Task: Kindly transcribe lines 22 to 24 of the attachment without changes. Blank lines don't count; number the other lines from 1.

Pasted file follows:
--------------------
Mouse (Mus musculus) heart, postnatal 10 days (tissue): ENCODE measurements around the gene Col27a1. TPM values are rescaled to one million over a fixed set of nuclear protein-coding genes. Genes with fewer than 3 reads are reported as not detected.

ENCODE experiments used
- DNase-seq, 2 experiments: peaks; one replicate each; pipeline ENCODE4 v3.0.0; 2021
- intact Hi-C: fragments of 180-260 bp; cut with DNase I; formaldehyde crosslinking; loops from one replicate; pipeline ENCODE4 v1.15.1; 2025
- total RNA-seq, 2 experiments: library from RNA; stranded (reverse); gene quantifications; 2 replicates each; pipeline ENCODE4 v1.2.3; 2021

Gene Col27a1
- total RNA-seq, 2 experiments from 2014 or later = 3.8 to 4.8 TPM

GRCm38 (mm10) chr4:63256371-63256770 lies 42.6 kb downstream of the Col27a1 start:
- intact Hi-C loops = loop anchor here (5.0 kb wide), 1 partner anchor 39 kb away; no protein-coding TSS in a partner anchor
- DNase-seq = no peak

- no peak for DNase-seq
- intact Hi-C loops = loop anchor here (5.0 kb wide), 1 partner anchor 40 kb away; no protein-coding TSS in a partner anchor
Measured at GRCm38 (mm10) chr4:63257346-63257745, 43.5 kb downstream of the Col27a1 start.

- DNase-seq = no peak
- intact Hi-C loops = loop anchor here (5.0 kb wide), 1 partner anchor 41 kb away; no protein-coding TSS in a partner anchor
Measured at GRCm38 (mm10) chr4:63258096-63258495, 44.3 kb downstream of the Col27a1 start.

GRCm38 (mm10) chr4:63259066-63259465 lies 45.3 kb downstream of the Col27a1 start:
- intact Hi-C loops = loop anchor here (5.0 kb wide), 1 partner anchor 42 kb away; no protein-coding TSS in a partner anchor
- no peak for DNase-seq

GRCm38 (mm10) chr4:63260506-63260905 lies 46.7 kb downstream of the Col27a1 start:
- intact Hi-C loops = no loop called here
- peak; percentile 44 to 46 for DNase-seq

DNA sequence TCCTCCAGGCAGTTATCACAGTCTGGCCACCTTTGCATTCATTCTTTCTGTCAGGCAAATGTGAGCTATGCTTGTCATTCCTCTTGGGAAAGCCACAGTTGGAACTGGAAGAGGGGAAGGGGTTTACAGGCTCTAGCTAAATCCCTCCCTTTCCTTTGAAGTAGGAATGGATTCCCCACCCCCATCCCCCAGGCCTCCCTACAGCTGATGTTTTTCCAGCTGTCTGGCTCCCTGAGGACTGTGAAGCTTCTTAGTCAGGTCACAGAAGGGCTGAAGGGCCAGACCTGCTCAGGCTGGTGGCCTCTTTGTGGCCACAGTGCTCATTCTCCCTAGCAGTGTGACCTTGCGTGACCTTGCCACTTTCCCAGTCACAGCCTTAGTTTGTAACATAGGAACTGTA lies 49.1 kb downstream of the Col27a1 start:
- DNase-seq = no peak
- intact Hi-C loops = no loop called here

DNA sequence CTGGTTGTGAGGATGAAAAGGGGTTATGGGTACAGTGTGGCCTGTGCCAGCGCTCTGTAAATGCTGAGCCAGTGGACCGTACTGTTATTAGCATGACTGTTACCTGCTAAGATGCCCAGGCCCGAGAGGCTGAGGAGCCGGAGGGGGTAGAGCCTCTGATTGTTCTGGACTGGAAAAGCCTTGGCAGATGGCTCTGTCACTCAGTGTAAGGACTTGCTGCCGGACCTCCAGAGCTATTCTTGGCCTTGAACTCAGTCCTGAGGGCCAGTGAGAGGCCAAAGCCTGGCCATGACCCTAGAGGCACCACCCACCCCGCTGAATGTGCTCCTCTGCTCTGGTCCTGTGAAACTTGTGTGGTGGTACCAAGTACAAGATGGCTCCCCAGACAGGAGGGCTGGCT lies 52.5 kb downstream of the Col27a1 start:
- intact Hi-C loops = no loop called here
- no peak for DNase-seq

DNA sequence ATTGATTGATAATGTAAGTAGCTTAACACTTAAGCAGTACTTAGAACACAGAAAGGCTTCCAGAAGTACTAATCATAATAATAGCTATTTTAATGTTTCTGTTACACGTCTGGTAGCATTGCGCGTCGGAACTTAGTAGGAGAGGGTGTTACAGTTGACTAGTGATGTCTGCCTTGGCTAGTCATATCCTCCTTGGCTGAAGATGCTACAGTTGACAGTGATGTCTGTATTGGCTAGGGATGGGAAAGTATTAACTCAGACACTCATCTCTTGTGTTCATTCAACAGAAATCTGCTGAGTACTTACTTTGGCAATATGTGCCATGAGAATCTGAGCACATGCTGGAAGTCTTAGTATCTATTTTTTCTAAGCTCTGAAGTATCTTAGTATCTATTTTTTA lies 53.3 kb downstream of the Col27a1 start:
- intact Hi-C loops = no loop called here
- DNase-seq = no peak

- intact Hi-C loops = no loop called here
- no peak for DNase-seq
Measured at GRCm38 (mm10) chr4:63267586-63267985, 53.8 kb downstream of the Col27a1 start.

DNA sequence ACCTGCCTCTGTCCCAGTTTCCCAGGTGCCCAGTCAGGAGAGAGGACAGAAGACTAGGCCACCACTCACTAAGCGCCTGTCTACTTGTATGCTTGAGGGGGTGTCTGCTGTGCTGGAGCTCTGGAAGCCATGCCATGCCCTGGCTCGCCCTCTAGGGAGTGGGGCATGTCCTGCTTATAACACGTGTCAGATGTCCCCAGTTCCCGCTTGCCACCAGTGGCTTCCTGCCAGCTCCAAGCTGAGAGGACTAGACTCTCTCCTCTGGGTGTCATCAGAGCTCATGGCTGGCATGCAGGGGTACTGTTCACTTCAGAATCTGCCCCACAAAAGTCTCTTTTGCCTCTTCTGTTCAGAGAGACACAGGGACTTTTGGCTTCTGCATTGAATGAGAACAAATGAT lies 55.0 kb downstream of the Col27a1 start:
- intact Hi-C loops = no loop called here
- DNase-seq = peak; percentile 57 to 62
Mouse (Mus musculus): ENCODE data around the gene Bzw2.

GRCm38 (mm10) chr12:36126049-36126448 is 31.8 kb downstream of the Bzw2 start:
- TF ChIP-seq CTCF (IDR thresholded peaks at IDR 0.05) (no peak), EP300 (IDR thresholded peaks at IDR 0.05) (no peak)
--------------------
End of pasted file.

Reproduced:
- peak; percentile 44 to 46 for DNase-seq

DNA sequence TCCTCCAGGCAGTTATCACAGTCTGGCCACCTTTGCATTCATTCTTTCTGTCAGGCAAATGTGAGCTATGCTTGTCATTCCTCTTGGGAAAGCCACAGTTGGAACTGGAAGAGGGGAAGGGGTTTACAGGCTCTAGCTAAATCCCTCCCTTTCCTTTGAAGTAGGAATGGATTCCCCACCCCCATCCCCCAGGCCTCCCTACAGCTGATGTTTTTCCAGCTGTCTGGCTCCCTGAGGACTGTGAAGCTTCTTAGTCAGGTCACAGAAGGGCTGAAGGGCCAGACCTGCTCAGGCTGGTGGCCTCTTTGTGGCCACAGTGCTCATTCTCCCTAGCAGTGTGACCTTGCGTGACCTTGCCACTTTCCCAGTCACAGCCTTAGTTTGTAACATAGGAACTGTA lies 49.1 kb downstream of the Col27a1 start:
- DNase-seq = no peak